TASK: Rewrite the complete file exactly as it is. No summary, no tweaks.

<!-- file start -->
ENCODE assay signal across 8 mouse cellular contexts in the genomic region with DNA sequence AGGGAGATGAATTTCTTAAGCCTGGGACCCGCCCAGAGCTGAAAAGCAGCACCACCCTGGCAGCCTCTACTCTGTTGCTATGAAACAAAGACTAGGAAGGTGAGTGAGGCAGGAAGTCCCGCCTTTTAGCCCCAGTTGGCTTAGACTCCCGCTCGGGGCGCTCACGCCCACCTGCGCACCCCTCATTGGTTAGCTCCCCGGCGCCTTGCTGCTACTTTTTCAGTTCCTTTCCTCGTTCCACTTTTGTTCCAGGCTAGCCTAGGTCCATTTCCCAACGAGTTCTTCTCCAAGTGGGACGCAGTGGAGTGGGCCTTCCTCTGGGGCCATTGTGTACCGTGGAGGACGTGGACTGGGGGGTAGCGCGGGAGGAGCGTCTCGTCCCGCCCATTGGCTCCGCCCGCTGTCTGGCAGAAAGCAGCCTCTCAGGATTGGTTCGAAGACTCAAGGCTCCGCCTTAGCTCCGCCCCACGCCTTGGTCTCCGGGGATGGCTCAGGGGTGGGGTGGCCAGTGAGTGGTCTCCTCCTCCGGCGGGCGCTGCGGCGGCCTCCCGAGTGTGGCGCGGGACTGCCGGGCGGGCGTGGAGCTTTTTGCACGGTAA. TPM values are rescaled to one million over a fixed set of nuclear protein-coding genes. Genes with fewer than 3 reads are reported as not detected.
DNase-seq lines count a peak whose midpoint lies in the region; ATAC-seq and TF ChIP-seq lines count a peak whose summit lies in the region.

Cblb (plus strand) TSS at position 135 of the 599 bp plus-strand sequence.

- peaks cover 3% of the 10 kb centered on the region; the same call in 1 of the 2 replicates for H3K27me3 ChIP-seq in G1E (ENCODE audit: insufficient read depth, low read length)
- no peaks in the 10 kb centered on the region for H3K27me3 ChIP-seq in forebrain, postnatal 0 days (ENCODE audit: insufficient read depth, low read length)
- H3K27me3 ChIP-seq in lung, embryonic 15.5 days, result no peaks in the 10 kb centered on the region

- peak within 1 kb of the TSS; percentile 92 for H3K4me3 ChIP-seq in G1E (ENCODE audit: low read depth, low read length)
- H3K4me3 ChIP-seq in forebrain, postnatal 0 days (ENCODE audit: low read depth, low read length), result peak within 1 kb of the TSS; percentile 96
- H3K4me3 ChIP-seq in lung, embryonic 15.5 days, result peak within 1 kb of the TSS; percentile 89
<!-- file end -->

ENCODE assay signal across 8 mouse cellular contexts in the genomic region with DNA sequence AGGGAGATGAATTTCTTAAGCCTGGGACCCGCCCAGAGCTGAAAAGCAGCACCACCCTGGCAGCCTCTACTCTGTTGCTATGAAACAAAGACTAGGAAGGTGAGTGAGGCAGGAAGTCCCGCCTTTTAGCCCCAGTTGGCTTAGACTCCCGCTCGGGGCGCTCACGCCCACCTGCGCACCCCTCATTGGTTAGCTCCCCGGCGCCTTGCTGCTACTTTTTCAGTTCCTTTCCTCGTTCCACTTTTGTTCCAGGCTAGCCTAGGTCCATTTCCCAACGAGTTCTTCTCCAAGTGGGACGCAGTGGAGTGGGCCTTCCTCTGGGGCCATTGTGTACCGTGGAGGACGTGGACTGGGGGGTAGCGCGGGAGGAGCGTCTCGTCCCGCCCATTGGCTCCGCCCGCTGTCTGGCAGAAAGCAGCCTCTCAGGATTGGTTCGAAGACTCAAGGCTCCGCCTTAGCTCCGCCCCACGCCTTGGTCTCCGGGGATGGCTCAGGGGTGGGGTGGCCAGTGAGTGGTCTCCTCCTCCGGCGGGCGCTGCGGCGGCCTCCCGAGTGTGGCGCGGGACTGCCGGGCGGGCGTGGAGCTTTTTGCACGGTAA. TPM values are rescaled to one million over a fixed set of nuclear protein-coding genes. Genes with fewer than 3 reads are reported as not detected.
DNase-seq lines count a peak whose midpoint lies in the region; ATAC-seq and TF ChIP-seq lines count a peak whose summit lies in the region.

Cblb (plus strand) TSS at position 135 of the 599 bp plus-strand sequence.

- peaks cover 3% of the 10 kb centered on the region; the same call in 1 of the 2 replicates for H3K27me3 ChIP-seq in G1E (ENCODE audit: insufficient read depth, low read length)
- no peaks in the 10 kb centered on the region for H3K27me3 ChIP-seq in forebrain, postnatal 0 days (ENCODE audit: insufficient read depth, low read length)
- H3K27me3 ChIP-seq in lung, embryonic 15.5 days, result no peaks in the 10 kb centered on the region

- peak within 1 kb of the TSS; percentile 92 for H3K4me3 ChIP-seq in G1E (ENCODE audit: low read depth, low read length)
- H3K4me3 ChIP-seq in forebrain, postnatal 0 days (ENCODE audit: low read depth, low read length), result peak within 1 kb of the TSS; percentile 96
- H3K4me3 ChIP-seq in lung, embryonic 15.5 days, result peak within 1 kb of the TSS; percentile 89